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Sac Dam on the Wisconsin River at Sauk Prairie is a very popular location for spring anglers. There can be as many as 100 boats directly below the dam in the tailrace area fishing for ‘eyes on a nice spring day. A vast majority of the boats will be within a hundred yards of the main dam. Fish are regularly caught here, but a majority will be the smaller males that were earlier mentioned in this article. There are almost 90 miles of river from the Prairie du Sac Dam to its confluence with the Mississippi River at Prairie du Chien. The point is this, there are countless places below the dam and many miles downriver where female walleyes will stage and eventually spawn when they find suitable water and structure. Some of these locations never get ANY fishing pressure! Access can be a problem in some locations, but it’s possible to fish many miles below most of the dams in the Midwest and find quality walleyes and saugers. Though, many nice fish are caught close to dams, there are some larger and less-pressured fish many miles downriver. An angler may not catch as many walleyes or saugers, but the quality will be much better. Many anglers have problems with river fishing because they are fishing in water that is moving with current. If you remember a few of the things mentioned here, your river fishing will dramatically improve. River fish constantly have to fight the river’s current. A considerable amount of energy is used up fighting this current, so river walleyes will use any type of structure to try and break the river’s flow. This is how river walleyes conserve their energy. The current-blocking structures can change from river to river, but things to look for include; wing dams, wood, fallen trees, boulders, rock piles, islands, bridges, river bends, humps, and depressions in the river’s bottom. All of these “structures” break the river’s flow and allow the walleyes to wait and ambush any food that passes or floats by them while still conserving their energy for the rigors of spawning. A river walleye or sauger must eat everyday just to maintain their body weight. These locations are located up and down all rivers, so the wise angler should try heading downriver when looking for these holding and staging areas instead of motoring to the dam and its tailrace locations. It may take some experimentation, but if you take your time and remember some of the walleye behavior mentioned earlier, you should be able to find fish. Once you learn to “read” the river, finding fish in the spring becomes much easier and you’ll never fish in a fleet or pack of boats again! Finding fish is the hard part, while catching them is much easier. The best tackle for spring walleyes is the basic jig and minnow, a jig and plastic, or any combination of the two. Try using 8 # monofilament, like Berkley Trilene XT in green, to match the color of the stained water that you’ll encounter in most rivers. Monofilament is more forgiving and a little line stretch is needed for the many snags that you’ll find in most rivers. I used to use 6 # mono, but through the years I’ve found that the 8 # mono is just as good and allows you to lose fewer jigs and pull out of many more snags. Have a good assortment of jigs in different sizes, colors, and shapes to experiment with and see what the walleyes prefer the day that you’re on the water. There are many jigs now made for river fishing that have a flatter head and cut the current better allowing you to use a lighter jig while still maintaining bottom contact. Colors can change regularly, so keep trying different hues till you find what the fish want that day. Plastics (try Berkley Gulp, Power Bait, or the plastics made by Kalins and Walleye Assassin’s) can be deadly during the spring, when used alone or dressed with a medium or large fathead minnow. If the fish are biting lightly, you may want to try adding a stinger hook to your jig.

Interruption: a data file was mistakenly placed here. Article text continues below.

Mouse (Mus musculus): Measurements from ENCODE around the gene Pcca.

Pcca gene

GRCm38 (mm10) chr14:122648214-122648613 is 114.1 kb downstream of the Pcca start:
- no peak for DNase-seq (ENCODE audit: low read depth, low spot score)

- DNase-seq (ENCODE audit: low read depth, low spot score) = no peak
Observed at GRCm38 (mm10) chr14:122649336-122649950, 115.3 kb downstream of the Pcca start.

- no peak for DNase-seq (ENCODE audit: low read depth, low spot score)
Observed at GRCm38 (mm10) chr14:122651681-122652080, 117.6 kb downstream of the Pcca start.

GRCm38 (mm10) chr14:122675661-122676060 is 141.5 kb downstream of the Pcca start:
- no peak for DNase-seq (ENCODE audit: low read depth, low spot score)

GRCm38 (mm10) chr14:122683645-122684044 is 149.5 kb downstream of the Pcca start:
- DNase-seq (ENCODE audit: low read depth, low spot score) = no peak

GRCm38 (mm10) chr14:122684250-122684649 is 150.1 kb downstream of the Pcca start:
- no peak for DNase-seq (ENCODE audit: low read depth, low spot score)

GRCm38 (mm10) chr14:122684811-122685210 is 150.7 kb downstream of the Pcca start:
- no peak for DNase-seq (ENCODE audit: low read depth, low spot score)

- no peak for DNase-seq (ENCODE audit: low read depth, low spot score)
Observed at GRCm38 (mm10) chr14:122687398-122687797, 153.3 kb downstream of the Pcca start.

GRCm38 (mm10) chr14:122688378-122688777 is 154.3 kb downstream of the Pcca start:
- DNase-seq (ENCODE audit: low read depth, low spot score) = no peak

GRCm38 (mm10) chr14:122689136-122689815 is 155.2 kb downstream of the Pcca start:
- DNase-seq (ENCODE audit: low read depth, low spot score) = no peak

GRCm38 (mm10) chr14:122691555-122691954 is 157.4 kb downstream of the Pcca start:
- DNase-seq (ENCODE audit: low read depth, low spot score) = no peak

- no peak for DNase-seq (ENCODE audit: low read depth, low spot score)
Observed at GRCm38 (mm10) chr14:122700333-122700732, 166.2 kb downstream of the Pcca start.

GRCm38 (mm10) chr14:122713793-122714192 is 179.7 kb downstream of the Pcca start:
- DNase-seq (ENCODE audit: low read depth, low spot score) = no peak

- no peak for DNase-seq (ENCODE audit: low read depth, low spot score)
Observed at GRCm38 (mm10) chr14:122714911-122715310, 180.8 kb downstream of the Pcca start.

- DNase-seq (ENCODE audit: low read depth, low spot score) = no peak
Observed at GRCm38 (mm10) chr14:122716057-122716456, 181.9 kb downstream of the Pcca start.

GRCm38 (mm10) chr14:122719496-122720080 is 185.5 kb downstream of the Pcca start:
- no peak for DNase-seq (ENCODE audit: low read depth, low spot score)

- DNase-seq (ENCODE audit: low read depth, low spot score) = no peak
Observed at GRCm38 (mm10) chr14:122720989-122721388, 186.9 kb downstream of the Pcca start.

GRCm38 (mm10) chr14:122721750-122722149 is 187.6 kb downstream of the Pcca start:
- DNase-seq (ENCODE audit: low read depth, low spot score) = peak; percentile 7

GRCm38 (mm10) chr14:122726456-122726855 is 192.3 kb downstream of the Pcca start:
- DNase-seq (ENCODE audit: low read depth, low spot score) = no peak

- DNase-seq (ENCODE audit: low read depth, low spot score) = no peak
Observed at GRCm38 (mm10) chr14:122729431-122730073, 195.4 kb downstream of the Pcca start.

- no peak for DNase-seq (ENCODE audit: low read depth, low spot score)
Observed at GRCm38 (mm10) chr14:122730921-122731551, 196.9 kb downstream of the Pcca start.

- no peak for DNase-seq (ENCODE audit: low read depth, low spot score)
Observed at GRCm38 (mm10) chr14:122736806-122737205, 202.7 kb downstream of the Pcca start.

Another rig that works early in the year is the basic “plain Jane” rig which consists of a good quality hook, a bead above the hook for attraction, a split shot, and a lively fathead minnow. You can cast this rig and slowly retrieve it along the bottom or put it in a rod holder and let it sit on the bottom of the river. There are days when this simple rig will catch a majority of the walleyes or saugers. So, always have a rod rigged this way especially if you’re fishing a state like Wisconsin, which allows multiple rods. Wading this time of year can also be very effective as can slipping the current in a boat while vertical jigging. Try to fish the low light periods of the day (early AM or just before and after sunset) when fish move shallow to feed. Big female walleyes will often move shallow to feed after dark or during the night depending on the moon phase. Fan casting shallow water with a crankbait (Mann’s Jerkbait or Rapala Husky Jerk) in natural colors (black/white, perch, or blue/white) is also worth trying in the spring. Use a stop-n-go retrieve while twitching the bait now and then. What ever presentation you use, be sure to use a VERY SLOW retrieve because the fish are not going to chase your bait when the water is cold. By cold, I mean water temperatures in the upper 30’s and into the 40’s. If fishing from a boat, slip the current or slowly drift downriver while vertical jigging. Keep your line as vertical as possible, so that you can feel the light tap or tick of a walleye and the river’s bottom. The walleyes are always close to the bottom, so tap it gently as you move downriver. If you’re jig isn’t fished vertically, then you have little chance of “feeling” the walleye and catching them! Also, vary your jigging cadence till you find what the walleyes like and want. Some days, walleyes like a little rhythmic cadence in your jigging while other days they prefer a minnow on a “dead” rod without you giving any motion. Remember, that the natural current in any river will give your bait motion without you doing a thing. Besides the Mississippi and Wisconsin Rivers, there’s also the Wolf, Fox, Rock, Crayfish, Baraboo, Black, and Pecatonica Rivers in Wisconsin that contain walleyes and or saugers that are very catchable during this early spring spawning period. Rivers in Wisconsin are open to fishing for walleyes and saugers year-round. All of the techniques, tactics, and methods mentioned in this article can be applied to all rivers throughout the Upper Midwest. Now’s the time to get on a river and experience this great spring ritual. Gary’s “plain Jane” jig & minnow works E-mail Web site: http://www.garyengbergoutdoors. com